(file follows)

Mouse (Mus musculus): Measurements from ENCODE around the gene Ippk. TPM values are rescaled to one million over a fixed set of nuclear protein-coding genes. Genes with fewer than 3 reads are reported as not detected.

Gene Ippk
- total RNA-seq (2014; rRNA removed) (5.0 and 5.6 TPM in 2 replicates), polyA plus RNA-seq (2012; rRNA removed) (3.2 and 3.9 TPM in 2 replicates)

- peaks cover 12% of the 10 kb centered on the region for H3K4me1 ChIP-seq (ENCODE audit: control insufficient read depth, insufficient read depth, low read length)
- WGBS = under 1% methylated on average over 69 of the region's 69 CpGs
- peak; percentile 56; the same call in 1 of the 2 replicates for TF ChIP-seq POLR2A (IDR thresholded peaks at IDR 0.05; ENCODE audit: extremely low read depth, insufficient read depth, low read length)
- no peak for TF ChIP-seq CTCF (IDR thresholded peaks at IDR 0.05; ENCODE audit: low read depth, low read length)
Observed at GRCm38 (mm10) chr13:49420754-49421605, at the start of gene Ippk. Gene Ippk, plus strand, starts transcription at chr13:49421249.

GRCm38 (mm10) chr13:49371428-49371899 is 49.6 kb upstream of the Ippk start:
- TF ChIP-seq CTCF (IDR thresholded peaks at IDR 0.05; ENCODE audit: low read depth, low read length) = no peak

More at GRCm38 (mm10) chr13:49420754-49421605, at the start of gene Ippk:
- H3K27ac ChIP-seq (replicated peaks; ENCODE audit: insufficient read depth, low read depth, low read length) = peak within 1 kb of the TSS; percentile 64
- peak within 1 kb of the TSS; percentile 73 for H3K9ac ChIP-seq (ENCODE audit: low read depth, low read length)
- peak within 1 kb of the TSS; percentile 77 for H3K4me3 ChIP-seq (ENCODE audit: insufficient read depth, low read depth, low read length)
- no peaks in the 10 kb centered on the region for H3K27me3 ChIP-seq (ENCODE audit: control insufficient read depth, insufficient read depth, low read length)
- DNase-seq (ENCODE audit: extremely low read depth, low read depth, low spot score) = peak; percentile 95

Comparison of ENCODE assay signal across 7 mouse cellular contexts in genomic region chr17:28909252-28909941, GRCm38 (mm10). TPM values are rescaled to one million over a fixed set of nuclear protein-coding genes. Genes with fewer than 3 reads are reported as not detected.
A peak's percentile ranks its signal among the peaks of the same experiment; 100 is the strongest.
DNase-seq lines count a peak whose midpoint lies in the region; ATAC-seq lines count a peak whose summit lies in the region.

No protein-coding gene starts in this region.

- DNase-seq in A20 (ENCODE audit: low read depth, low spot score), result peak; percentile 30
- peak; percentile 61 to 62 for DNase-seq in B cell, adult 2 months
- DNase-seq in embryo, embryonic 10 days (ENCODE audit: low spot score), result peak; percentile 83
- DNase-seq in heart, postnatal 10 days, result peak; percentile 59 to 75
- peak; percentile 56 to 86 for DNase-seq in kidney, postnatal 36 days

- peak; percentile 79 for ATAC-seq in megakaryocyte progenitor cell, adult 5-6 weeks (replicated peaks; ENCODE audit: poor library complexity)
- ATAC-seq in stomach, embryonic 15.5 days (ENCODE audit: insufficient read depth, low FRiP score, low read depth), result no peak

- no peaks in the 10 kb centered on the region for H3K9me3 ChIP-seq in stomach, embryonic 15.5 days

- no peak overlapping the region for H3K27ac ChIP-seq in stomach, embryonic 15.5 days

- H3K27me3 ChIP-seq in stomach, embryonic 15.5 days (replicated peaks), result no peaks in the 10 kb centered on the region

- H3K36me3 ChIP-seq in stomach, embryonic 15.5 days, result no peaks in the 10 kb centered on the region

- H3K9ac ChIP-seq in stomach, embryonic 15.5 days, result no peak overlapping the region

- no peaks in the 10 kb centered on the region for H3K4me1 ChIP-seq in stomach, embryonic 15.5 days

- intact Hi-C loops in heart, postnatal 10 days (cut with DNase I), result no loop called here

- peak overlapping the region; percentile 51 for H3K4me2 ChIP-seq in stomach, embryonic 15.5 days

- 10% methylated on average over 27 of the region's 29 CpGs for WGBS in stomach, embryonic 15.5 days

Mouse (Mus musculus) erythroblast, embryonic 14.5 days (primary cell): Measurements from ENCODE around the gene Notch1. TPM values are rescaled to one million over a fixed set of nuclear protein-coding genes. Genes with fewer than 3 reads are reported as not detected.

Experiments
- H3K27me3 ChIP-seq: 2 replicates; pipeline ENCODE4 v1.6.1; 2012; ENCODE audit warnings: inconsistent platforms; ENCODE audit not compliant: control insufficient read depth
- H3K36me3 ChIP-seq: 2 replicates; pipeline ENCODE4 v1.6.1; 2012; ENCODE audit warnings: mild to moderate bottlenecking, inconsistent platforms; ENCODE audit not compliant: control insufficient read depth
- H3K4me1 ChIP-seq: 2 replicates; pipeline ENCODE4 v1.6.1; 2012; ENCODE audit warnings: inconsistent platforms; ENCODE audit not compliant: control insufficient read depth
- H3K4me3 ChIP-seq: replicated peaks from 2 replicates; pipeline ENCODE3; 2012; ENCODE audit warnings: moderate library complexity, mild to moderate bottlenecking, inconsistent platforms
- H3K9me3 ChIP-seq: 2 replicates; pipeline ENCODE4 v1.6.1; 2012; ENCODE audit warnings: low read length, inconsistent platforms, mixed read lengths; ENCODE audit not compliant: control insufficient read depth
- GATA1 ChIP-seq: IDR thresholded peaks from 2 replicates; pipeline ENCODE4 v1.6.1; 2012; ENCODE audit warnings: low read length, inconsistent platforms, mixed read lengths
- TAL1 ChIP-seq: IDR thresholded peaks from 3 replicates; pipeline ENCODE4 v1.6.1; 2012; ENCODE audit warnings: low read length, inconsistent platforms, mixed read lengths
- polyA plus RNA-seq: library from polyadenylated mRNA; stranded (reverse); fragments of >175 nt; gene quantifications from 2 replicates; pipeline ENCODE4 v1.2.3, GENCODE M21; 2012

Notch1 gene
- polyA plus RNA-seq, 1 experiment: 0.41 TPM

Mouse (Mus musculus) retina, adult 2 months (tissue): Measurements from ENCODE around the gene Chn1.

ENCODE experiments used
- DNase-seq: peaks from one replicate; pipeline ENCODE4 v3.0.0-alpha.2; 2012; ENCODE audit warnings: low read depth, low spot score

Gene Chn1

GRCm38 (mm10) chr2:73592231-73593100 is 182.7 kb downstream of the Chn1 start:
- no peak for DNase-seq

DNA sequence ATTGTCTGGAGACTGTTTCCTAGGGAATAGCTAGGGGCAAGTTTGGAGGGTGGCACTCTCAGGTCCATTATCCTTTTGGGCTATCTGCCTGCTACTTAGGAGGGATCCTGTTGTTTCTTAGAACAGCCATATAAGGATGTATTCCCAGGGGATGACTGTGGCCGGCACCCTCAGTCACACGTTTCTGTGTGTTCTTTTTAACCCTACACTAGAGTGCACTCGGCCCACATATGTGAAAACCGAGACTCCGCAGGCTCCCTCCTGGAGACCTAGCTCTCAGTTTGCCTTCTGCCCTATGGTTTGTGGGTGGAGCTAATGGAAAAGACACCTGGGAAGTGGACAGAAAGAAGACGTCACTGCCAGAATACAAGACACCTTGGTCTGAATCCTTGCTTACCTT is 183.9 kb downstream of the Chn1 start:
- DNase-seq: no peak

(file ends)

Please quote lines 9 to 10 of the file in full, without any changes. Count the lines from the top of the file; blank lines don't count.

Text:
GRCm38 (mm10) chr13:49371428-49371899 is 49.6 kb upstream of the Ippk start:
- TF ChIP-seq CTCF (IDR thresholded peaks at IDR 0.05; ENCODE audit: low read depth, low read length) = no peak